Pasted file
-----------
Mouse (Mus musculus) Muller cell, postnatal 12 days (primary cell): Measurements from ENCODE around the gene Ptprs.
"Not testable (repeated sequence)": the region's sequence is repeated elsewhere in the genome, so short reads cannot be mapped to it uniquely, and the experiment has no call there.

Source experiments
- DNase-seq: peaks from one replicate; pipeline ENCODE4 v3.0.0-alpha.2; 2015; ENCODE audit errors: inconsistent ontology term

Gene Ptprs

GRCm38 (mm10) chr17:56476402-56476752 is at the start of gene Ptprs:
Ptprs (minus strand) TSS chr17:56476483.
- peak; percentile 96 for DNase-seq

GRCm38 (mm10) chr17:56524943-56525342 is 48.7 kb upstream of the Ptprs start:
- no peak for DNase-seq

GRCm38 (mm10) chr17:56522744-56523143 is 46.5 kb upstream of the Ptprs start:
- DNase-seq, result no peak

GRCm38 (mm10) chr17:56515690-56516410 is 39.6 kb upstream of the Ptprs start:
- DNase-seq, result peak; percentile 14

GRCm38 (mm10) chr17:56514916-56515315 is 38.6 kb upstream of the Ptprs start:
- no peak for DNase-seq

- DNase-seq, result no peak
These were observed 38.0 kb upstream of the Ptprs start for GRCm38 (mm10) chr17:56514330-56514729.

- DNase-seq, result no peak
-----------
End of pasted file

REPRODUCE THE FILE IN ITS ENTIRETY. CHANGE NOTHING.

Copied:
Mouse (Mus musculus) Muller cell, postnatal 12 days (primary cell): Measurements from ENCODE around the gene Ptprs.
"Not testable (repeated sequence)": the region's sequence is repeated elsewhere in the genome, so short reads cannot be mapped to it uniquely, and the experiment has no call there.

Source experiments
- DNase-seq: peaks from one replicate; pipeline ENCODE4 v3.0.0-alpha.2; 2015; ENCODE audit errors: inconsistent ontology term

Gene Ptprs

GRCm38 (mm10) chr17:56476402-56476752 is at the start of gene Ptprs:
Ptprs (minus strand) TSS chr17:56476483.
- peak; percentile 96 for DNase-seq

GRCm38 (mm10) chr17:56524943-56525342 is 48.7 kb upstream of the Ptprs start:
- no peak for DNase-seq

GRCm38 (mm10) chr17:56522744-56523143 is 46.5 kb upstream of the Ptprs start:
- DNase-seq, result no peak

GRCm38 (mm10) chr17:56515690-56516410 is 39.6 kb upstream of the Ptprs start:
- DNase-seq, result peak; percentile 14

GRCm38 (mm10) chr17:56514916-56515315 is 38.6 kb upstream of the Ptprs start:
- no peak for DNase-seq

- DNase-seq, result no peak
These were observed 38.0 kb upstream of the Ptprs start for GRCm38 (mm10) chr17:56514330-56514729.

- DNase-seq, result no peak